761st BLACK PANTHER TANK BATTALION – All branches of the United States Military were still segregated during World War II, but it was during this time special all-black units were formed, despite the belief that black soldiers were inferior to whites. Among the all-black combat units to be activated, few are more legendary than the 761st Black Panther Tank Battalion. Deployed in Europe in 1944, the 761st became known for their fierce fighting abilities. Of course, they had to be fierce, as they were often used to spearhead attacks, making them the first in the line of fire. The 761st successfully opened a hole in Germany’s Siegfried Line, making room from Patton to lead the 4th Armored Division into Germany, which helped win the war. The 761st fought valiantly through much of Europe, and at the end of the war, they were among the first of American forces to join with the Russians in Austria to liberate the concentration camps at Steyr. Jackie Robinson had been in the 761st, but he was transferred out and faced a court-martial after refusing to sit in the back of a bus during the unit’s training in the south. The racism that Robinson stood up to was a regular occurrence for the 761st and other all-black units in the military.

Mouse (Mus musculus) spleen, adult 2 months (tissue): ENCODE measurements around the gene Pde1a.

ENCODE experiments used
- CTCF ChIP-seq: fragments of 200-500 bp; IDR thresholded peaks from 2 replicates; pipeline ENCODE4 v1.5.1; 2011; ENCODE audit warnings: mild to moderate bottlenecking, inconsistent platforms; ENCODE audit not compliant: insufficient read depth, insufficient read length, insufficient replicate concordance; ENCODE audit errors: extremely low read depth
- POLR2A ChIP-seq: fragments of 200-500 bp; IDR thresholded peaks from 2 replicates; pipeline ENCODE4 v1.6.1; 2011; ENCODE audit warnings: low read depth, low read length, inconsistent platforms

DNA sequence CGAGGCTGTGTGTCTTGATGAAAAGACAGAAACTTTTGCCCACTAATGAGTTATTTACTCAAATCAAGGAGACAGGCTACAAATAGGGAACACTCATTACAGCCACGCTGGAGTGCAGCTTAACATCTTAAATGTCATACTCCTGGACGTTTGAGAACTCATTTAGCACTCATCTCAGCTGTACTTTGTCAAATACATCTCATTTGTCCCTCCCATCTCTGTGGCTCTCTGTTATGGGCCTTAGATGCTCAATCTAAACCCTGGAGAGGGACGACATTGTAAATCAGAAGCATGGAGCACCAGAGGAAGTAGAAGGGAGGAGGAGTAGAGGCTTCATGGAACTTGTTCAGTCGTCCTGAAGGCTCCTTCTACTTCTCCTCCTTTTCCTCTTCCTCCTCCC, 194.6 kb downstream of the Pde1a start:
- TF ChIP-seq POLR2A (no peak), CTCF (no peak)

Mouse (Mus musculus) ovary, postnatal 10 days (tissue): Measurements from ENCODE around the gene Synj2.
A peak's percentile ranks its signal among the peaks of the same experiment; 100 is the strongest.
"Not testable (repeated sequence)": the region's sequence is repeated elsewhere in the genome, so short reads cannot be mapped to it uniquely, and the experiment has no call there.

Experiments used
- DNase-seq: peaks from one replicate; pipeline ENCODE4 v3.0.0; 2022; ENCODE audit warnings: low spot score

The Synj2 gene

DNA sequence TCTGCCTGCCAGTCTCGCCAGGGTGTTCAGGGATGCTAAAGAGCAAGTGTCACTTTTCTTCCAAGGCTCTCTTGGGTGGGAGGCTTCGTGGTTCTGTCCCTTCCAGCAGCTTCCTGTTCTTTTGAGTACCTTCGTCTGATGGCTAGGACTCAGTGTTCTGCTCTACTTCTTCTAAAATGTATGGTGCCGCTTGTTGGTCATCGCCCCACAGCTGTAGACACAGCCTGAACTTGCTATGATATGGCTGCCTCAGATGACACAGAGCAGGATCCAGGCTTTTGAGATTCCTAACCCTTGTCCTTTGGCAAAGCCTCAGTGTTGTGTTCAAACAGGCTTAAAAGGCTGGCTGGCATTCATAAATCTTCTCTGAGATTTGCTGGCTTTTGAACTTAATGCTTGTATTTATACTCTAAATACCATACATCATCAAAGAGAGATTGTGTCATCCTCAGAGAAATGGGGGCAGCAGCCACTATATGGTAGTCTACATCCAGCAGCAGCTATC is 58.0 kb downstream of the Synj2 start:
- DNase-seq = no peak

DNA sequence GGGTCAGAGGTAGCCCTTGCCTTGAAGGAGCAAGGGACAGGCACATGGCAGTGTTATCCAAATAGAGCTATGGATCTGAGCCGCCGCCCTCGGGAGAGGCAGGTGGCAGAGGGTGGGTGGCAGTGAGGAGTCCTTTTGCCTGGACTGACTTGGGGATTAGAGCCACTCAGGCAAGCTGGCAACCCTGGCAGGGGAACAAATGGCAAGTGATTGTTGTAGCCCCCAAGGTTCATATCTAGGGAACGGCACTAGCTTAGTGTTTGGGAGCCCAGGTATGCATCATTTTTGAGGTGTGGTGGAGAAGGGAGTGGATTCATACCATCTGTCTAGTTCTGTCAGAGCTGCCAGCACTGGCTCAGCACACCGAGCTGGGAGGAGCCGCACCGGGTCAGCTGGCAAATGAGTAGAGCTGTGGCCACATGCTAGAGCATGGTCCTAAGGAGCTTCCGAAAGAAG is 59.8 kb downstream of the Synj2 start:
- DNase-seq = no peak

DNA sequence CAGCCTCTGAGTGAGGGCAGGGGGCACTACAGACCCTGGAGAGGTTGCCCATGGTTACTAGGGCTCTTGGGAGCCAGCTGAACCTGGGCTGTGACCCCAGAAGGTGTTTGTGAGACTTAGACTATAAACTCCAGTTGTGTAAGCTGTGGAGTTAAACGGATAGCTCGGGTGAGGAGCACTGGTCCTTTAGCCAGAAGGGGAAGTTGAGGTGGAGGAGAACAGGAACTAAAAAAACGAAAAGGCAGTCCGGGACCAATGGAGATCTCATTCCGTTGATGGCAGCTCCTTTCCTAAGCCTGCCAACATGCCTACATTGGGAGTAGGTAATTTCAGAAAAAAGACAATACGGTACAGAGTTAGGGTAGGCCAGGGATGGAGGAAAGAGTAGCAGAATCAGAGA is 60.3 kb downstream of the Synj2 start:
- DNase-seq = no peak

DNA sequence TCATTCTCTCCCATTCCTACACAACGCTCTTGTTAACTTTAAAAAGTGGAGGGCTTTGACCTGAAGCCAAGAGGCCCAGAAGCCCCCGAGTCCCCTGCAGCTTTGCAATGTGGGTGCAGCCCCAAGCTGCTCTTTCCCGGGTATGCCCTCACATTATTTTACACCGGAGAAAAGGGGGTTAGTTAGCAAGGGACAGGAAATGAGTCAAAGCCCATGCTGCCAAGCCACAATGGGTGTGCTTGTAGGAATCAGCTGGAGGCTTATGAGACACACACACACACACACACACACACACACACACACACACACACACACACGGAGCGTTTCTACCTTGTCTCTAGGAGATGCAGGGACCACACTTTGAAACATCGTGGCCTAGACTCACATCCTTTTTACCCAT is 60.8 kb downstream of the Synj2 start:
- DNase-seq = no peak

Mary “Stagecoach Mary” Fields – Born a slave in Tennessee (most likely in 1832), Mary Fields, also known as “Stagecoach Mary,” would go on to become one of the most legendary figures in the settling of the Old West. After the Civil War, Fields made her way west, to Cascade County in Montana. She took a job working at a convent, but it ended poorly after she got into gunfight. She then tried running her own restaurant, but that too failed. It wasn’t until Fields took a job delivering the mail and driving a stagecoach in 1895, at the age of 63, that she found her true calling. Short tempered, fond of cigars, and willing to slug it out or shoot it out with any man, she earned a reputation as a dependable and fierce employee of the postal service, and also was rechristened Stagecoach Mary. According to the Great Falls Examiner, the newspaper that served Cascade County, Stagecoach Mary broke more noses in fights than anyone else in Montana. Stagecoach Mary delivered the mail until she was about 70 years old. After that, she opened her own laundry, and is said to have beaten a man who stiffed her on a bill. She died in 1914 of liver failure, caused in part by her many years of heavy drinking.